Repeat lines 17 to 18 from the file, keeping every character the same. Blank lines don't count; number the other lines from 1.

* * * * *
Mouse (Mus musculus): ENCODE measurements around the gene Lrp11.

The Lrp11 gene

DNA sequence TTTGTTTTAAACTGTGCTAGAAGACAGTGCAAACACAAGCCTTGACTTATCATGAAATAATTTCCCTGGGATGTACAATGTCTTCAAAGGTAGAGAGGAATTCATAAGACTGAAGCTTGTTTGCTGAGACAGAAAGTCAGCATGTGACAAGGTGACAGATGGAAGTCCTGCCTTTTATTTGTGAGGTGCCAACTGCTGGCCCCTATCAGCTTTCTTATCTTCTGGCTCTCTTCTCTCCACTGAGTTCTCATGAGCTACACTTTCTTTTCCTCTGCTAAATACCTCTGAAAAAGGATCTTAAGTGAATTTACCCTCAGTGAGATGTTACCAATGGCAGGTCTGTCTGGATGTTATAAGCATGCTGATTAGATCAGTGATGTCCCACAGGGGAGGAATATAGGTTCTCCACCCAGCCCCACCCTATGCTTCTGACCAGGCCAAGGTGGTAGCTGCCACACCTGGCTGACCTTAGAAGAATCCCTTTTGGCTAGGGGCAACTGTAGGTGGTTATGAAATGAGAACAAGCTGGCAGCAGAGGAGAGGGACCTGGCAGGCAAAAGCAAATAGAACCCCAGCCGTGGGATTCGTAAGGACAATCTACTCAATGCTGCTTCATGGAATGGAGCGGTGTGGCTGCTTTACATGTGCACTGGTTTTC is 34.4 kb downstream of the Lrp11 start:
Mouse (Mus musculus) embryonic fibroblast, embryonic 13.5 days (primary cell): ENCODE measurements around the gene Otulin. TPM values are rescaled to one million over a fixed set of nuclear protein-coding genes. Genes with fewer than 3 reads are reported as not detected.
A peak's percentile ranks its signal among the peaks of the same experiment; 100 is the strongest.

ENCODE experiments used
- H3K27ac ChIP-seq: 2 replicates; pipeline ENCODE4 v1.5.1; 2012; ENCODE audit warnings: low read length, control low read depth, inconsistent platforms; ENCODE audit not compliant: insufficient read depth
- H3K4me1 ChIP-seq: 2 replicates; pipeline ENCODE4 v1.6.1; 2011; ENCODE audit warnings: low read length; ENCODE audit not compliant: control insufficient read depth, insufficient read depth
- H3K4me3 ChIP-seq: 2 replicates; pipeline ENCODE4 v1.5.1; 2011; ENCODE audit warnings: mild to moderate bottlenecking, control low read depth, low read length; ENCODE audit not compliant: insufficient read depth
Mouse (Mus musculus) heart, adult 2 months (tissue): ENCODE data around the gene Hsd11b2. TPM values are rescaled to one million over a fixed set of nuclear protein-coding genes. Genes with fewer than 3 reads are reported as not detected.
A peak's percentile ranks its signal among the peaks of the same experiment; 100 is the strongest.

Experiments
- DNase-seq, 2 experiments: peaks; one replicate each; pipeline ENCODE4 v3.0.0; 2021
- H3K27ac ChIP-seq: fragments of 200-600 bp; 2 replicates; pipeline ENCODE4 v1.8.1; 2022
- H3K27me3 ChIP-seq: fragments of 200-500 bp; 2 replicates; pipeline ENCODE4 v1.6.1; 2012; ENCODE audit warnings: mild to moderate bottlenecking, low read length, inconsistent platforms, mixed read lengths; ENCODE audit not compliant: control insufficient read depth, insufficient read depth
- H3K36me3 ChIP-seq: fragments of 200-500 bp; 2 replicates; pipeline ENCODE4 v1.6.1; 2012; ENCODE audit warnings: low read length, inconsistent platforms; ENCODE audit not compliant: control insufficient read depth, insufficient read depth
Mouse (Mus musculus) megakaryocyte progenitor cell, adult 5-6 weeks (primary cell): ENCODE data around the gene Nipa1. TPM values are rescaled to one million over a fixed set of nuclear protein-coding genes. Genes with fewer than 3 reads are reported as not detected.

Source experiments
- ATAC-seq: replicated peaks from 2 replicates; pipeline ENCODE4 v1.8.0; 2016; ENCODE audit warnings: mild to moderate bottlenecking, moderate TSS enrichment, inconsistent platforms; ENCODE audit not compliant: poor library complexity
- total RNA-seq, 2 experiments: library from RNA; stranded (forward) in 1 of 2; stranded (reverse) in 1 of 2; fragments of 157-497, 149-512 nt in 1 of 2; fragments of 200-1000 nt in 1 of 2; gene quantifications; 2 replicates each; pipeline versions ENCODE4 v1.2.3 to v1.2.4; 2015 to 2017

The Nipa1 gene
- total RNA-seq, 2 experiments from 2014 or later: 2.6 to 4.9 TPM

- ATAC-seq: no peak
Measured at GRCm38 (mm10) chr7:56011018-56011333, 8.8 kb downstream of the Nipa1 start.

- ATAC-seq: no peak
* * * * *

Mouse (Mus musculus) megakaryocyte progenitor cell, adult 5-6 weeks (primary cell): ENCODE data around the gene Nipa1. TPM values are rescaled to one million over a fixed set of nuclear protein-coding genes. Genes with fewer than 3 reads are reported as not detected.

Source experiments